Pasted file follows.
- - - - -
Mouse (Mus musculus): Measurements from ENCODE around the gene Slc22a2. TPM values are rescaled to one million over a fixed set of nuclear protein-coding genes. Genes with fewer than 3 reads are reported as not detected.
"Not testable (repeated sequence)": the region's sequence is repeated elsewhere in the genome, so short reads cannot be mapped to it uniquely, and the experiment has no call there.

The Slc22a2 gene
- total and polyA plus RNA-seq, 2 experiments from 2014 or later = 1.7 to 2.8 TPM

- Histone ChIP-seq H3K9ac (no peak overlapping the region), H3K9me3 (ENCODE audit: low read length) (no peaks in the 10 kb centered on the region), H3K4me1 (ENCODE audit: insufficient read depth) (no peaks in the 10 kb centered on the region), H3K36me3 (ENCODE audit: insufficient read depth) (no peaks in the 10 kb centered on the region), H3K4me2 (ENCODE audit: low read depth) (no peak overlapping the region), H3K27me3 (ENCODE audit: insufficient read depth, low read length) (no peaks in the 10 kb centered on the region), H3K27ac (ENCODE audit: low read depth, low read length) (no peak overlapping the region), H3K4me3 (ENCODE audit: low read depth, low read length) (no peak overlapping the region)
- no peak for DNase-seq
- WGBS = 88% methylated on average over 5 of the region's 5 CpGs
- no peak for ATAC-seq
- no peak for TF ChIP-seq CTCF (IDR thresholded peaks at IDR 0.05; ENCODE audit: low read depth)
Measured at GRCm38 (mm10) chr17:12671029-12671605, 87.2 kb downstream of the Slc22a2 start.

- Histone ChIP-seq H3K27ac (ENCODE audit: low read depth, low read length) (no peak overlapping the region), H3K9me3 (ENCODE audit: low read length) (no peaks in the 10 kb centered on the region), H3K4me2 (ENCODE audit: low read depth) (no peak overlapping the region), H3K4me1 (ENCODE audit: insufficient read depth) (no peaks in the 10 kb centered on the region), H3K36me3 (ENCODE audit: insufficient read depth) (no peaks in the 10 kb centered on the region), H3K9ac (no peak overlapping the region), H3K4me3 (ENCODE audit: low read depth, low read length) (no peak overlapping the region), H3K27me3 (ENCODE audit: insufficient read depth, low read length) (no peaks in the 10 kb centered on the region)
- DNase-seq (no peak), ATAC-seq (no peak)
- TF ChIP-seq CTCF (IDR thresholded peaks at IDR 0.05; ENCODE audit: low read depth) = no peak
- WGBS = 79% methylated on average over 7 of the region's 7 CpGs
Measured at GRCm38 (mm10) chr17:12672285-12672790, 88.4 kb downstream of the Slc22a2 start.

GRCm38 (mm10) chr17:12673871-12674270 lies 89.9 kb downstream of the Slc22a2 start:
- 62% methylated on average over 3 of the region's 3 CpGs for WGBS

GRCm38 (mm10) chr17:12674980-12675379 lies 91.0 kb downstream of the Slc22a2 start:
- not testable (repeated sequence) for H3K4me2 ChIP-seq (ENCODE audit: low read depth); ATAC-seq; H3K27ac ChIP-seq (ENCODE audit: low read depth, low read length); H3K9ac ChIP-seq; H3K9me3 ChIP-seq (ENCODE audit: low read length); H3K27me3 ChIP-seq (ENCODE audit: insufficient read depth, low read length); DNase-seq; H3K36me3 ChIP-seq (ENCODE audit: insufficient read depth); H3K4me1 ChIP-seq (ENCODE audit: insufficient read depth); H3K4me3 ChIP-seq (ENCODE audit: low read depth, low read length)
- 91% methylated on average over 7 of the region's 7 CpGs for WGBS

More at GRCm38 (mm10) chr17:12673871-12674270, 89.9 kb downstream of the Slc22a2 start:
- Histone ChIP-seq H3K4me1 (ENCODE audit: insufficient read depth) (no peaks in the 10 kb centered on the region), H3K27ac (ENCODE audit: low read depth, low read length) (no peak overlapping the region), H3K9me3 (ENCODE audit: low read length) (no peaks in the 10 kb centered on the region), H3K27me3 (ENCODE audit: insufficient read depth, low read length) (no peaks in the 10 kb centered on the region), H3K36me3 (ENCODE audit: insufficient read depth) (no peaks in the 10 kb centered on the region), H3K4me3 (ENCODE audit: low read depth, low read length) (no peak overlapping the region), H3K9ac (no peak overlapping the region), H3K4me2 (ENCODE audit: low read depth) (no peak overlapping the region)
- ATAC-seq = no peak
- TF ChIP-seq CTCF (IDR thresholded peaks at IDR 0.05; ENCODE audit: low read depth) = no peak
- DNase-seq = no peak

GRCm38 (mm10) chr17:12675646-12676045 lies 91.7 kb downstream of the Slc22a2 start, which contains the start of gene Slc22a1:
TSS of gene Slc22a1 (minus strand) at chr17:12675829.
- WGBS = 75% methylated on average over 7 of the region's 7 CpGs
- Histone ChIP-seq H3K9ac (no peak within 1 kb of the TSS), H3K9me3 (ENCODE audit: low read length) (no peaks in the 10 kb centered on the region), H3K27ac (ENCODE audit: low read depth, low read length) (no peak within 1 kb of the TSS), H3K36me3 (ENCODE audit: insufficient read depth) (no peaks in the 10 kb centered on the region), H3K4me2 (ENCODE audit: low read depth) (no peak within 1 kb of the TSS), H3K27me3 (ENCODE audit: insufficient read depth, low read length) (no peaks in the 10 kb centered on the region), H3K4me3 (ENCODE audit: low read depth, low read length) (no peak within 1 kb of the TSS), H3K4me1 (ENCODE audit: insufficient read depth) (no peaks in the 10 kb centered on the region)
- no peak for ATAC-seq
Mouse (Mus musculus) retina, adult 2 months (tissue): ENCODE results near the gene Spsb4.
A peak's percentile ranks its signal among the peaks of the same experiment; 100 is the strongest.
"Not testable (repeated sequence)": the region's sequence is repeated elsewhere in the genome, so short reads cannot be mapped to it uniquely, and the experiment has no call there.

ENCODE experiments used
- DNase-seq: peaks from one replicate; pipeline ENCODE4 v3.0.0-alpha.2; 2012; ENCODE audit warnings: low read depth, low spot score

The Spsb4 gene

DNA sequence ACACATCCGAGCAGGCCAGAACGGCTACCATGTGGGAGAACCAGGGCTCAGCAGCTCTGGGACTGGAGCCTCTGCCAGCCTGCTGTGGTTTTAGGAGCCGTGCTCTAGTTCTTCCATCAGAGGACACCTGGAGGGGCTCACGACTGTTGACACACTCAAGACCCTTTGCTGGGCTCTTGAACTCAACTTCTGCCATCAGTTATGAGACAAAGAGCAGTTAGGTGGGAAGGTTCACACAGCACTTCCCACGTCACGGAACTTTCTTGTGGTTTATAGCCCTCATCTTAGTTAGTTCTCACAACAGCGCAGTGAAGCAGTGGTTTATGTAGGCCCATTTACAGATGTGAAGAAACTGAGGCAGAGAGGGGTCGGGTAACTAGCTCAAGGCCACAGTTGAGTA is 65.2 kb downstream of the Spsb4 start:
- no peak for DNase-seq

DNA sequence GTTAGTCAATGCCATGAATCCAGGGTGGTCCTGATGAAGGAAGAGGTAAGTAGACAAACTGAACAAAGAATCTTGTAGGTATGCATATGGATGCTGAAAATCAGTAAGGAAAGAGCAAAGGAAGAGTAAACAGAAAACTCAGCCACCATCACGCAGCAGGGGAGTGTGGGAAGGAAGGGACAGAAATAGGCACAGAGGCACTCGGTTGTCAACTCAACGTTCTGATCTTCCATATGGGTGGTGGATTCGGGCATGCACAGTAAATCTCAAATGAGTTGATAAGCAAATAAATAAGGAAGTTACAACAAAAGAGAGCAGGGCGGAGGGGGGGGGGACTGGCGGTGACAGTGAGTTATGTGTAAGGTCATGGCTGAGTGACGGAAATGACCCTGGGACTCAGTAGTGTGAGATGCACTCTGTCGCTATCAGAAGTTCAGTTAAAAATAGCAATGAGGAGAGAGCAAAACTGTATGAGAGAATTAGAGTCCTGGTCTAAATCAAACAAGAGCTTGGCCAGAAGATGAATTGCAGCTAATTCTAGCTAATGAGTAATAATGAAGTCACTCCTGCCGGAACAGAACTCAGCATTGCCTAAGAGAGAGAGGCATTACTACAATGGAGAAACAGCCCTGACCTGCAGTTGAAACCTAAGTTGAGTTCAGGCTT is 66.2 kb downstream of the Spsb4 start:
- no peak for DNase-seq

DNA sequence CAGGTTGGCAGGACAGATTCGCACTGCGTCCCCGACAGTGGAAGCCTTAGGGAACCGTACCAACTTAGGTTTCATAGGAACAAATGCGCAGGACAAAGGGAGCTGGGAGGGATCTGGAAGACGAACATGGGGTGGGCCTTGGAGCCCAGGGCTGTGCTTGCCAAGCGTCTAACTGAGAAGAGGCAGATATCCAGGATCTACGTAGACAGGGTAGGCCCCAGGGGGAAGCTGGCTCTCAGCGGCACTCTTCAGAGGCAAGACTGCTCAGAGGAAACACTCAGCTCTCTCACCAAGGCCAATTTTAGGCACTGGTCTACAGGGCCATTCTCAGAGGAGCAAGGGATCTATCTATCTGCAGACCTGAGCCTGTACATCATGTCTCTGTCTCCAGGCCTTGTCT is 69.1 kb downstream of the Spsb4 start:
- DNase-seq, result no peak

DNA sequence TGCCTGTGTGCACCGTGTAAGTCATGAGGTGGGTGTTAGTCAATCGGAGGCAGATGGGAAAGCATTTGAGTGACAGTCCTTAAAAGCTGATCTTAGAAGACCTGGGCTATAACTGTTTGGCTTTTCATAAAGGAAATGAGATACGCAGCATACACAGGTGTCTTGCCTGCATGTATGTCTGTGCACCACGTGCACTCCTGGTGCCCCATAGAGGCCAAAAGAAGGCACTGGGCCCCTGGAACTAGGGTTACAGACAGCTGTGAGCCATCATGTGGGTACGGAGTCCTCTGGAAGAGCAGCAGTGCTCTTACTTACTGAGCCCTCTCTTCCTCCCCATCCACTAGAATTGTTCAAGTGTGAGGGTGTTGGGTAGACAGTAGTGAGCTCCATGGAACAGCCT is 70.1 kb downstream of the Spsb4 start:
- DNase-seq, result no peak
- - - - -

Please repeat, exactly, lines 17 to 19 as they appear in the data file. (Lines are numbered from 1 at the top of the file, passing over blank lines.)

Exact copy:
- 62% methylated on average over 3 of the region's 3 CpGs for WGBS

GRCm38 (mm10) chr17:12674980-12675379 lies 91.0 kb downstream of the Slc22a2 start:
- not testable (repeated sequence) for H3K4me2 ChIP-seq (ENCODE audit: low read depth); ATAC-seq; H3K27ac ChIP-seq (ENCODE audit: low read depth, low read length); H3K9ac ChIP-seq; H3K9me3 ChIP-seq (ENCODE audit: low read length); H3K27me3 ChIP-seq (ENCODE audit: insufficient read depth, low read length); DNase-seq; H3K36me3 ChIP-seq (ENCODE audit: insufficient read depth); H3K4me1 ChIP-seq (ENCODE audit: insufficient read depth); H3K4me3 ChIP-seq (ENCODE audit: low read depth, low read length)